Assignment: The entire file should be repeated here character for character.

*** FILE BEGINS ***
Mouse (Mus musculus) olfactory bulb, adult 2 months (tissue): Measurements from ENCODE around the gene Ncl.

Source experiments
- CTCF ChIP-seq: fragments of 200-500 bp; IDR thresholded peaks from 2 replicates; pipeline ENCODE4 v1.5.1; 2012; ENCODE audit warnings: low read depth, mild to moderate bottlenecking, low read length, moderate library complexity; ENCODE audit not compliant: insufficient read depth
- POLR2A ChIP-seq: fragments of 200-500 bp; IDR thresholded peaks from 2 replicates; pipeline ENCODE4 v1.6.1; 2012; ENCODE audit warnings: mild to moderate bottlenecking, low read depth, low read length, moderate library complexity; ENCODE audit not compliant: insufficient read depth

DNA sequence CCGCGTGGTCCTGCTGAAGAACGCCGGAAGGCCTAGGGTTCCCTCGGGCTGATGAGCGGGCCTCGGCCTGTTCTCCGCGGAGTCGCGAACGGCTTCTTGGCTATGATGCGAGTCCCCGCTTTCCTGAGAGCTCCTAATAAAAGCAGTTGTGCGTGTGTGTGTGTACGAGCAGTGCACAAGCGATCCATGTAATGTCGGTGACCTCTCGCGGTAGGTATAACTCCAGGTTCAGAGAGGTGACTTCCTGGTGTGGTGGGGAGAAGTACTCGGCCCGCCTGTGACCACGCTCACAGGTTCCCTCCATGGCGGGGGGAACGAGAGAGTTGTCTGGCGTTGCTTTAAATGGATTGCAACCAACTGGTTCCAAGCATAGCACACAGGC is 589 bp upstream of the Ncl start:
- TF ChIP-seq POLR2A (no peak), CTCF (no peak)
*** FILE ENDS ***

Mouse (Mus musculus) olfactory bulb, adult 2 months (tissue): Measurements from ENCODE around the gene Ncl.

Source experiments
- CTCF ChIP-seq: fragments of 200-500 bp; IDR thresholded peaks from 2 replicates; pipeline ENCODE4 v1.5.1; 2012; ENCODE audit warnings: low read depth, mild to moderate bottlenecking, low read length, moderate library complexity; ENCODE audit not compliant: insufficient read depth
- POLR2A ChIP-seq: fragments of 200-500 bp; IDR thresholded peaks from 2 replicates; pipeline ENCODE4 v1.6.1; 2012; ENCODE audit warnings: mild to moderate bottlenecking, low read depth, low read length, moderate library complexity; ENCODE audit not compliant: insufficient read depth

DNA sequence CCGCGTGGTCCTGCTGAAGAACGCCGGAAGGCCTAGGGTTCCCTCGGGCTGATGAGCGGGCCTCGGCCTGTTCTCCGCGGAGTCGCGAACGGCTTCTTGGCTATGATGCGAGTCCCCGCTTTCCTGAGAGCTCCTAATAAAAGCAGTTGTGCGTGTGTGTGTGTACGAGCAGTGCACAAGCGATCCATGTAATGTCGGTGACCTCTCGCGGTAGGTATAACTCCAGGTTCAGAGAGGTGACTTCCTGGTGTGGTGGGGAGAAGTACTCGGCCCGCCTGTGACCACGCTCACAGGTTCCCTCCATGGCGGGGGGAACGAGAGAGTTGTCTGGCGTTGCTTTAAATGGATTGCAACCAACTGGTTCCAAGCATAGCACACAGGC is 589 bp upstream of the Ncl start:
- TF ChIP-seq POLR2A (no peak), CTCF (no peak)